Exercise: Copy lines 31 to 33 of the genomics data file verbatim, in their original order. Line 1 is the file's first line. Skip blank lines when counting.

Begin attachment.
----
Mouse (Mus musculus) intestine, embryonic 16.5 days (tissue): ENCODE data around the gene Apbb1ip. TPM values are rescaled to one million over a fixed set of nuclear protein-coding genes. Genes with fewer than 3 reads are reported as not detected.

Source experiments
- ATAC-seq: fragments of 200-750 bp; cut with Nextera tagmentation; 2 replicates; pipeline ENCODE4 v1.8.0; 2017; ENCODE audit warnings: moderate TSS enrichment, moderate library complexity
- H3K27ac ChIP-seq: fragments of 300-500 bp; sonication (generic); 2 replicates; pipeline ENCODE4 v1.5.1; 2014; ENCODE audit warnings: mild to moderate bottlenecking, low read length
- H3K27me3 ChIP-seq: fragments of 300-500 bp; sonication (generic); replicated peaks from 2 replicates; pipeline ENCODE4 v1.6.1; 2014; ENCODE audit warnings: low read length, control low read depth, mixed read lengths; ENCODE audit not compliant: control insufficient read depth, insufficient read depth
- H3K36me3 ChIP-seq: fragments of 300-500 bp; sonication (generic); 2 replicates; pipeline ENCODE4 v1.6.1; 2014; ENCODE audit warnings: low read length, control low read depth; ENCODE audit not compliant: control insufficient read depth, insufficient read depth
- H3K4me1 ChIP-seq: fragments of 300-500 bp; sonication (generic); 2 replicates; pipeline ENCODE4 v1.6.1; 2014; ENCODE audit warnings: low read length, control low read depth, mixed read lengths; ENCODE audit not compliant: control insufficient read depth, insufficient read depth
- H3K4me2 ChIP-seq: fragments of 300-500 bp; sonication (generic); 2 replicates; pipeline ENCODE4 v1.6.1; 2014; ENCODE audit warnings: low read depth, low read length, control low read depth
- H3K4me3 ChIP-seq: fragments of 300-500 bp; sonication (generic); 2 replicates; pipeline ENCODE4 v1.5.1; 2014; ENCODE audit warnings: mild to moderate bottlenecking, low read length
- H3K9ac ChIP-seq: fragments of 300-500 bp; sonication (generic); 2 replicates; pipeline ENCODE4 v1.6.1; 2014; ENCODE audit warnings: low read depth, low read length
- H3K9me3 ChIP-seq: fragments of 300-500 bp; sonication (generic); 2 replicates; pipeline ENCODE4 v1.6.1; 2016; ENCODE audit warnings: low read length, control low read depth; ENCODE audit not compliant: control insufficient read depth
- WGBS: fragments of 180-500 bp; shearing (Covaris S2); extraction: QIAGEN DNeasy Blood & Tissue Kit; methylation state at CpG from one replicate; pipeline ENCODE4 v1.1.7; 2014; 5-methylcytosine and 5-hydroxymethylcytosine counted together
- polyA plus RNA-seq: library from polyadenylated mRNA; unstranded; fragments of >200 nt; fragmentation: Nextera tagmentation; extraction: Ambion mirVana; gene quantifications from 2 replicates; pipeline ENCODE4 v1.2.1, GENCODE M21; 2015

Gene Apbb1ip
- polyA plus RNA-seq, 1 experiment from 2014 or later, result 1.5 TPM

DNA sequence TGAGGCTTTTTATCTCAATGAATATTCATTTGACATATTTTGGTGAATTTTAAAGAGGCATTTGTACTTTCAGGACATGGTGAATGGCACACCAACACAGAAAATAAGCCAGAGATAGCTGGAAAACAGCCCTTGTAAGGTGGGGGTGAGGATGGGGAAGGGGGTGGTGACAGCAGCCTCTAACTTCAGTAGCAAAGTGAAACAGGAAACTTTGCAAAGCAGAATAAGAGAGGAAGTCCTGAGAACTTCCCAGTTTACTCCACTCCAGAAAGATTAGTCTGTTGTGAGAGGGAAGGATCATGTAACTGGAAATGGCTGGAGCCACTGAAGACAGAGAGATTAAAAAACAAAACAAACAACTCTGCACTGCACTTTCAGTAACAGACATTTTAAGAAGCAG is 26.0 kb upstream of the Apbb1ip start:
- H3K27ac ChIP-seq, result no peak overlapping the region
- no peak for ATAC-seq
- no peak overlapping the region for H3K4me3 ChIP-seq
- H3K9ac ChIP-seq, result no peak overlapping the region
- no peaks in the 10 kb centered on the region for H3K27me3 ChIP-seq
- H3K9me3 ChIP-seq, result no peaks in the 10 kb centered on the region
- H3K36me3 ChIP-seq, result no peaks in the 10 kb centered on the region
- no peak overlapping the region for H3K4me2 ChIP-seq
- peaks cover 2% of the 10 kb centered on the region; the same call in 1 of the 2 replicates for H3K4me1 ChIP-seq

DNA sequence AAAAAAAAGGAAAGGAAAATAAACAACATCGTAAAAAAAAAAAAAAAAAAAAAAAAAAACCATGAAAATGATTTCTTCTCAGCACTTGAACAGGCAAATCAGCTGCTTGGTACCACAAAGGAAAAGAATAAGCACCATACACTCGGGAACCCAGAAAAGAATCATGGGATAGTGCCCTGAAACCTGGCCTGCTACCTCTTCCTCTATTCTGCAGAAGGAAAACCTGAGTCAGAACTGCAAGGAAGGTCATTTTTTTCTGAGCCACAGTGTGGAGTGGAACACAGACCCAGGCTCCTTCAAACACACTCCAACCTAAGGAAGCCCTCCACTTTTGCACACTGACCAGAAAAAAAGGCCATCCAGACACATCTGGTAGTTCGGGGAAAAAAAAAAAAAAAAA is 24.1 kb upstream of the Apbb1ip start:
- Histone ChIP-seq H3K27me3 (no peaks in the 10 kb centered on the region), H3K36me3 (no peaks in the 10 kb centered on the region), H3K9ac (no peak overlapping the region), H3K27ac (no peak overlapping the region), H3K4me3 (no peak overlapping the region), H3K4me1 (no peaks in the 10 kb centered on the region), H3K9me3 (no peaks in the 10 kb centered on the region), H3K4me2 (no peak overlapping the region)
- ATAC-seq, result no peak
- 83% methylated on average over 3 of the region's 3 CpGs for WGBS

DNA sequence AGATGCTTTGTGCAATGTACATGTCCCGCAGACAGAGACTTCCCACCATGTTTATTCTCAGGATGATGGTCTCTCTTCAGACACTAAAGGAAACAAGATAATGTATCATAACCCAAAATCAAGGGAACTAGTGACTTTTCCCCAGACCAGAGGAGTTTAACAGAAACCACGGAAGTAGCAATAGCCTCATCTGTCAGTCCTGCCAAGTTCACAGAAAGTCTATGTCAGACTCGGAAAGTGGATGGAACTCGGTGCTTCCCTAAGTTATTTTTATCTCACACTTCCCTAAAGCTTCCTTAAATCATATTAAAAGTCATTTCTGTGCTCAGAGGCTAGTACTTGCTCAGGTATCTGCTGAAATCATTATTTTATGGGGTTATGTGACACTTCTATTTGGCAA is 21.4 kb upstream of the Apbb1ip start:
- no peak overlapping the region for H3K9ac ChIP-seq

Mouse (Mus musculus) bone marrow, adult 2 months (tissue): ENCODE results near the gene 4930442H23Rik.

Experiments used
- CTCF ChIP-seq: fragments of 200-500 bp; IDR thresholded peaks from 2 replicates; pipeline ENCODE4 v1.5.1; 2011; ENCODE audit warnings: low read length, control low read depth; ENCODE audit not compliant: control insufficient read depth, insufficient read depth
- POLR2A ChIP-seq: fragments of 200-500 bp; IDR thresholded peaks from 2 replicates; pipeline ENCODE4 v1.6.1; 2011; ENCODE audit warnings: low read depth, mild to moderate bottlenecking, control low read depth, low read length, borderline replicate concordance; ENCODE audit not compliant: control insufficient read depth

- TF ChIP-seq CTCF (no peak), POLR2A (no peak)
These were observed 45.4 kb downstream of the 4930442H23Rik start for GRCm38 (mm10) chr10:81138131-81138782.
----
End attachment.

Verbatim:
- no peak overlapping the region for H3K9ac ChIP-seq

Mouse (Mus musculus) bone marrow, adult 2 months (tissue): ENCODE results near the gene 4930442H23Rik.

Experiments used